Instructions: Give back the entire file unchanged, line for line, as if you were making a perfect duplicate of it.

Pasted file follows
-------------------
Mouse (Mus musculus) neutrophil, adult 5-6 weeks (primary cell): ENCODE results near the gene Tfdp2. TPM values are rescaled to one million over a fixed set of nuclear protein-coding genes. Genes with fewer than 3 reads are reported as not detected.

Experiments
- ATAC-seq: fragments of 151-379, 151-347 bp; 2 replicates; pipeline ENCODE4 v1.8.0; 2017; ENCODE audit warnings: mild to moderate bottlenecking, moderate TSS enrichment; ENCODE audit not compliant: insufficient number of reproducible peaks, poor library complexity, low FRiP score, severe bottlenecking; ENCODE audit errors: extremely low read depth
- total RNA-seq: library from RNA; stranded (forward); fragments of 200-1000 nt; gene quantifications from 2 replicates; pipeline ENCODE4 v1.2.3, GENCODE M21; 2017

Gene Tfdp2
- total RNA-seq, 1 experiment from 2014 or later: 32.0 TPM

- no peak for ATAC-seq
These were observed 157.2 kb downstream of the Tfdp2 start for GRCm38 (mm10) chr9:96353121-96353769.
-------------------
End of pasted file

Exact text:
Mouse (Mus musculus) neutrophil, adult 5-6 weeks (primary cell): ENCODE results near the gene Tfdp2. TPM values are rescaled to one million over a fixed set of nuclear protein-coding genes. Genes with fewer than 3 reads are reported as not detected.

Experiments
- ATAC-seq: fragments of 151-379, 151-347 bp; 2 replicates; pipeline ENCODE4 v1.8.0; 2017; ENCODE audit warnings: mild to moderate bottlenecking, moderate TSS enrichment; ENCODE audit not compliant: insufficient number of reproducible peaks, poor library complexity, low FRiP score, severe bottlenecking; ENCODE audit errors: extremely low read depth
- total RNA-seq: library from RNA; stranded (forward); fragments of 200-1000 nt; gene quantifications from 2 replicates; pipeline ENCODE4 v1.2.3, GENCODE M21; 2017

Gene Tfdp2
- total RNA-seq, 1 experiment from 2014 or later: 32.0 TPM

- no peak for ATAC-seq
These were observed 157.2 kb downstream of the Tfdp2 start for GRCm38 (mm10) chr9:96353121-96353769.